• David and Jonathan and their special friendship and the ways in which they encouraged, supported, and loved each other - even in the face of death (1 Samuel 18)
  • Aaron and Hur - and how they held up the arms of Moses in the defeat of the Amalakites (Exodus 17)
  • Paul and the young pastor Timothy (Galatians 6:2)
  • Peter and his disciple Mark (1 Peter 5:13)
  • Jesus and His three special friends (Mark 14:33). When Jesus went to the Garden of Gethsemane - He didn’t want to go alone - Jesus Himself desired support and encouragment - He took His friends - Peter, James, and John
  • And then there’s Jesus Himself. When we read about Jesus we cannot help but see a man who cared deeply about people - all types of people - eating, sitting around a fire, laughing, crying, playing with children.

    He had compassion for children - the way He lovingly taught His disciples - and the love and compassion He has for those caught in sin and hopeless - even those who persecuted Him. Imagine what impact that type of caring attitude would have on your life - or in the life of someone else.

    To help apply this thought to our lives there are two practical questions I’d like to ask you.

    1. If you had your Bible in front of you and you underlined Proverbs 18:24 with a pen - whose name would your write down in your Bible as your special friend?

    2. My second question is this - Do you think anyone would write your name in his or her Bible? That’s a tough question - But, be honest with yourself.

    Do we have that special friend - or, are we that special friend to someone else? In Christ, are we really brothers and sisters to one another?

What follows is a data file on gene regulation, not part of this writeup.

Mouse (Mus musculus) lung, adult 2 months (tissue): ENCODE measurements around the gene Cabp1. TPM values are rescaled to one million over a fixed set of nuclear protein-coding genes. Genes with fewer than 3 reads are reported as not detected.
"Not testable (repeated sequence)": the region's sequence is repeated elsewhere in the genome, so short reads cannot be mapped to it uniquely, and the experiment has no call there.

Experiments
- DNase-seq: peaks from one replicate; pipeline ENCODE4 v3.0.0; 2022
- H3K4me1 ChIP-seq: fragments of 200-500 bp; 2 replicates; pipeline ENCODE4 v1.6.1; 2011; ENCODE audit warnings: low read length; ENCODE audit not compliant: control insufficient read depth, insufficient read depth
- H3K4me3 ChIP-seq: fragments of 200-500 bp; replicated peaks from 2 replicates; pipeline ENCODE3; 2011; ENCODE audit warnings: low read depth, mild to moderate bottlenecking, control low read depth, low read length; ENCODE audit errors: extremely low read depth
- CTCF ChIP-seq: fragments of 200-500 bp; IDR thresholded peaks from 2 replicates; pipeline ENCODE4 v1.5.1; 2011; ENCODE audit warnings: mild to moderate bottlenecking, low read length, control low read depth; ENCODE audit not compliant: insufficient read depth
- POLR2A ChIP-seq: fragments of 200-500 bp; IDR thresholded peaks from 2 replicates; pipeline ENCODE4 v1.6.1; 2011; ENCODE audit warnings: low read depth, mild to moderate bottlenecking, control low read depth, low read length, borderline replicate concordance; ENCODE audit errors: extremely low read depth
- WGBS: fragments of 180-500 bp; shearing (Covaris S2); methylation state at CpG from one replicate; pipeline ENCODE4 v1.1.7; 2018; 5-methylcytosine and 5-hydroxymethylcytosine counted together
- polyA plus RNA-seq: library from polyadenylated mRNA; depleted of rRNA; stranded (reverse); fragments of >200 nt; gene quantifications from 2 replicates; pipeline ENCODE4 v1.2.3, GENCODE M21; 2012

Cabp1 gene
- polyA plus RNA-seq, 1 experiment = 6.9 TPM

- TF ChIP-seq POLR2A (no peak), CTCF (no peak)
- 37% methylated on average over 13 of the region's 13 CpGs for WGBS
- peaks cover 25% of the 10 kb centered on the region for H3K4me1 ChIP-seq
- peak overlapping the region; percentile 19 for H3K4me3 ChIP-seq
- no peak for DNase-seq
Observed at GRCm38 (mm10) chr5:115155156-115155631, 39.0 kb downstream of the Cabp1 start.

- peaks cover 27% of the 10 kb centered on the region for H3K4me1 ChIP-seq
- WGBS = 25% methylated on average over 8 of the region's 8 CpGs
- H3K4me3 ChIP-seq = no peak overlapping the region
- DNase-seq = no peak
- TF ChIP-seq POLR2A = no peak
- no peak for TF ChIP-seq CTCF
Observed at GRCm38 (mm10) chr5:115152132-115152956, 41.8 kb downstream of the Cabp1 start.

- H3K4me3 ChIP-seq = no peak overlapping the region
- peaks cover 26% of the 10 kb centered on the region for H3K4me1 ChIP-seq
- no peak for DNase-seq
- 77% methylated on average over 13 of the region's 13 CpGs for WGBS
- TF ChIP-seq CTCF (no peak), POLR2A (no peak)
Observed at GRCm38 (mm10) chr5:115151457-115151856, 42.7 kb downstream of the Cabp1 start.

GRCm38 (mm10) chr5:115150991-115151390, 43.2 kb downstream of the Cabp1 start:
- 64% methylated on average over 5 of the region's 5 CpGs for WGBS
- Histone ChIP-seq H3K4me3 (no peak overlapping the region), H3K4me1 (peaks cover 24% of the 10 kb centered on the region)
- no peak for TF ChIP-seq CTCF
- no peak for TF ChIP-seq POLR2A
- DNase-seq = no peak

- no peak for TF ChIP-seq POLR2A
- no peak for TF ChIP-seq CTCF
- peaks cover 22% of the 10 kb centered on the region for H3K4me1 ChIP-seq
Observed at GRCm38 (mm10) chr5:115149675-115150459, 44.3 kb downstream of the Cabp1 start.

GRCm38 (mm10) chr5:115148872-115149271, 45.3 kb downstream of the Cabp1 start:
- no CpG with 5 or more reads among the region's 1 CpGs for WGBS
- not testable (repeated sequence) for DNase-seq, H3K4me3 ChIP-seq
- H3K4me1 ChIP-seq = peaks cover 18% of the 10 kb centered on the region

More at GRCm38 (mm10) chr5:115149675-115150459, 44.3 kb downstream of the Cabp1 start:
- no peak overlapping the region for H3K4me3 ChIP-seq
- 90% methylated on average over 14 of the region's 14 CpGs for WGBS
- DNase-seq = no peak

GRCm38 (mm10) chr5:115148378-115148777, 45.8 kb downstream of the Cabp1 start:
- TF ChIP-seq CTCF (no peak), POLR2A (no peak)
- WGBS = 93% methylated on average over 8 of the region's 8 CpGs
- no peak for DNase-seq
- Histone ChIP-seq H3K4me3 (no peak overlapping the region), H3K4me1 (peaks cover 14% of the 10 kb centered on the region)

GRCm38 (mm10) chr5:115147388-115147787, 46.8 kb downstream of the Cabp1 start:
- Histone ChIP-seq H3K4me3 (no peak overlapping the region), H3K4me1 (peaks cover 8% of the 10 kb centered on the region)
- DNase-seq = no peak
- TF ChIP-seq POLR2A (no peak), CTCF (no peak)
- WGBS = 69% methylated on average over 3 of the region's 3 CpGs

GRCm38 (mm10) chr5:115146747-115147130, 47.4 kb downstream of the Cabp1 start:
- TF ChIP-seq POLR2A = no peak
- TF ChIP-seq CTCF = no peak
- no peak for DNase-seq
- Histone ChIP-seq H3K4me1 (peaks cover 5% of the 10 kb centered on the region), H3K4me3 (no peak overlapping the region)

Let me put this in an even more practical way.

    All of us have times in our lives when we are on a stretcher and needed to be lifted up. We don’t know when those times will come - we can’t schedule them - pencil them in on our calendar. A death, an illness, unemployment, situations at work or at home - they come often without preparation and warning - and suddenly there we are.

    What destroys people - often with suicidal results - is when people find themselves on stretchers and they feel that no one cares - or there is no one there to carry their stretcher - times when it is easy to give up on faith and God and life.

    If you have no one to carry your stretcher - you’re on dangerous ground.

    In your mind draw an image - a stretcher with four handles. On each of those handles write the name of someone who would carry your stretcher. Maybe you can think of only three - two - one. Let me encourage you to get in touch with these people. Follow through - tell them you believe in them as stretcher bearers. Let them know how much you appreciate their encouragement and support. Tell them what you heard in church today and how you thought of them.

    We all have hard times - stretcher times - and we need to open ourselves and affirm those who can support and encourage us. Can you imagine the bond that will be developed when you reach out and tell someone you know that he or she is a person who cares about you.